Thursday, April 26, 2012

Horsing Around

It hadn't been a lifelong dream.

In fact, for a good twenty years, I couldn't have cared less about doing it.

It only irked me slightly that my brother had gotten to go on one of those circular pony rides as a kid and I had never even touched a horse, much less ridden one. All I ever got to ride was a circus elephant when I was five or so. I was wearing shorts and the elephant's scratchy skin was uncomfortable on my bare legs.

But horses aren't the same as elephants. Horses are in all kinds of movies. They can run like the wind. They can do tricks. You can braid their tails. What other animal lets you braid its tail? 

So at some point, a few years back, possibly during a period of excessive Brisco County Jr. viewing, I decided that my new goal in life was to ride a horse.

Well, actually, what I really wanted was to get cast in a movie where I got to play a heroic western woman who got to ride, nay FLY across a desert on a noble steed in pursuit of A) Bandits, B) A wayward stagecoach, or, you know, C) an escaped elephant. SOME worthy goal, anyway.

But when I came to my senses and realized that was never gonna happen, I decided to settle for just riding a horse, period. Even an old horse whose galloping days were over. Whatever. As long as it was equine, I'd take it. (Yes, I would even ride a zebra, if such a thing were common.)

So. I'm taking a horsemanship class, now. It goes for 8 or 9 weeks.

We are learning all kinds of crazy stuff. Combing fur. Cleaning hooves. Putting on saddles. And, I guess, most importantly... riding.

The first week we rode the horses, it was all good. We walked along, the animals were well behaved and they did their thing.

The next week? The horses decided to revolt.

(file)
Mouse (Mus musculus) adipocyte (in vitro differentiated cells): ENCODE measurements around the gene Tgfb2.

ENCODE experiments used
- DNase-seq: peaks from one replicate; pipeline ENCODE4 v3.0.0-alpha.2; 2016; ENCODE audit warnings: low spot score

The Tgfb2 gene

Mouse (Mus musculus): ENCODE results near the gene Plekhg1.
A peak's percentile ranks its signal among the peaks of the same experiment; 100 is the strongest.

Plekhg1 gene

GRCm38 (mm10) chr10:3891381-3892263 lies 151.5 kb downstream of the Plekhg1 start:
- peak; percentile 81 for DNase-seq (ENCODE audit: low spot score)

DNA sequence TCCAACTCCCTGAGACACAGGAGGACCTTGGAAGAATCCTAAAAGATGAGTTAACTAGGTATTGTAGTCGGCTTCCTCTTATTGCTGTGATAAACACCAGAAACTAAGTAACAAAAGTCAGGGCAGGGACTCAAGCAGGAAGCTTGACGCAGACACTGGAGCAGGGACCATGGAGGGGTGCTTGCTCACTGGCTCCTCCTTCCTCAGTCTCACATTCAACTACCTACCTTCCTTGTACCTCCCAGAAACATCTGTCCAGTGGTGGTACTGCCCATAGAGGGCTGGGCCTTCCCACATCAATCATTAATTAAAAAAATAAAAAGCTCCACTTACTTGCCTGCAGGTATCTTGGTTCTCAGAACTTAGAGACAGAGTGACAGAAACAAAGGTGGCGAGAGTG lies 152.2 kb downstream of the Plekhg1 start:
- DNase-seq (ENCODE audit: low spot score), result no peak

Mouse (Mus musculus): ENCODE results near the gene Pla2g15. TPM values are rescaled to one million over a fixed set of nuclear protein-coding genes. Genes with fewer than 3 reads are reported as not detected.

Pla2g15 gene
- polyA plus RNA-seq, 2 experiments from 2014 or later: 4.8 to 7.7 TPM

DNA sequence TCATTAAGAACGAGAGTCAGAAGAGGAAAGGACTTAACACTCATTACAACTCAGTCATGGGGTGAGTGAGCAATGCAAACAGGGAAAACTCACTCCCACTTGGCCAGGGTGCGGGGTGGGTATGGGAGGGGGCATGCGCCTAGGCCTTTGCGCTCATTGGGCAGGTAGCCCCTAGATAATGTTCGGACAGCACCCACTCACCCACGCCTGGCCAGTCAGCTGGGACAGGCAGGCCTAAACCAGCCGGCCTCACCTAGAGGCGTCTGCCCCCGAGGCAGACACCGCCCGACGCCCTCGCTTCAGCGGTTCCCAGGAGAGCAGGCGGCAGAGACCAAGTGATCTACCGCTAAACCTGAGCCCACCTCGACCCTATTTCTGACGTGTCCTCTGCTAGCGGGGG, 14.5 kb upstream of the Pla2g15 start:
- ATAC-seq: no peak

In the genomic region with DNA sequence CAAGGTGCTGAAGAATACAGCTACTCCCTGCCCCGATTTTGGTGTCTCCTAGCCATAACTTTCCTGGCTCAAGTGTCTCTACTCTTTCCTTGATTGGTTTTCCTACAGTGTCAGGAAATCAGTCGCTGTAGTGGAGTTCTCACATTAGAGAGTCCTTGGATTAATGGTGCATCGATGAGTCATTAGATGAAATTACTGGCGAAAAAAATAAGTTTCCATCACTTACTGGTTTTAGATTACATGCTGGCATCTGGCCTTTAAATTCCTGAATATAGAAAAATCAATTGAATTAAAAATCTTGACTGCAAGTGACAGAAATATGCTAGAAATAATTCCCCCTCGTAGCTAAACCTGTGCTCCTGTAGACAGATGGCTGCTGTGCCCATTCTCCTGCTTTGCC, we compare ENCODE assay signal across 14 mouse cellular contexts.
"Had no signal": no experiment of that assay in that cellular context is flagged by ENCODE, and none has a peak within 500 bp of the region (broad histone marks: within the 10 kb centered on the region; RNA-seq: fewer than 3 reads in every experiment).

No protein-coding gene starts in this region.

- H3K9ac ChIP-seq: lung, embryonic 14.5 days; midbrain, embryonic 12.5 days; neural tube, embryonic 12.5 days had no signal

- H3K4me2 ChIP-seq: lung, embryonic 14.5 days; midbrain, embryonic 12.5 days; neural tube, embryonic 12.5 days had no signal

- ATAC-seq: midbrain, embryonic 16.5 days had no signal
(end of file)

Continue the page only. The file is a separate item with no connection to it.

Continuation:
Actually, it was just this one horse. A big brown guy with an attitude. He was the epitome of naughty. He kept coming to a dead stop. Sometimes he'd even start walking backwards for no reason whatsoever. And if you asked him to go a little faster? He'd burst into a run, as if to say, "Oh, you want to go a bit faster huh? Try THIS!" The only thing he didn't do was completely buck me off. But I'll bet he wanted to.

You know what that means?

That's right. No apple treats. Ha ha on you, horse!

But the other horses were great. At least the ones I rode. And there's this sweet old lady horse that lives at the stables I go to, and I give her treats but nobody rides her because she's an elder.

D'aw, I love her.

I really do love being around horses. After four weeks, I think grooming is my favorite part, though I certainly wouldn't want to do it all day. And while I like riding, I prefer going slow to going fast. Going fast just jangles my nerves.

And so, my illustrious career as a virtuoso horse-riding stuntwoman on the silver screen can be kissed goodbye.

But that's more than okay.

Sunday, April 22, 2012

There's A Trope For That - Week of April 22

Today, in honor of the fact that I feel like it, I'm going to select a trope from the wide world of Indiana Jones, Esq.

Hmmm... *skims list*

Okay, got one.

Ladies and Gentlemen, may I present this week's trope: Malevolent Architecture!

"Imagine if, every time you went to work, you had to negotiate a complicated laser grid just to get in the building. Every time you needed to open a door, you needed to go on a long trek to find a key, which disappeared into the aether as soon as you used it. If you needed a new stapler, you'd have to push giant granite blocks around a room. Every room is a puzzle, every hallway a maze, and the slightest mistake invites death. Shortcuts? Forget it. They either prove impassable or zap you back outside the laser grid. And that's without having to fight every living thing that crosses your path. And it will be a different set of challenges during your next adventure. In short, everything is explicitly and obviously designed to make life as difficult for you as possible. (Not to mention in violation of every building code in existence.)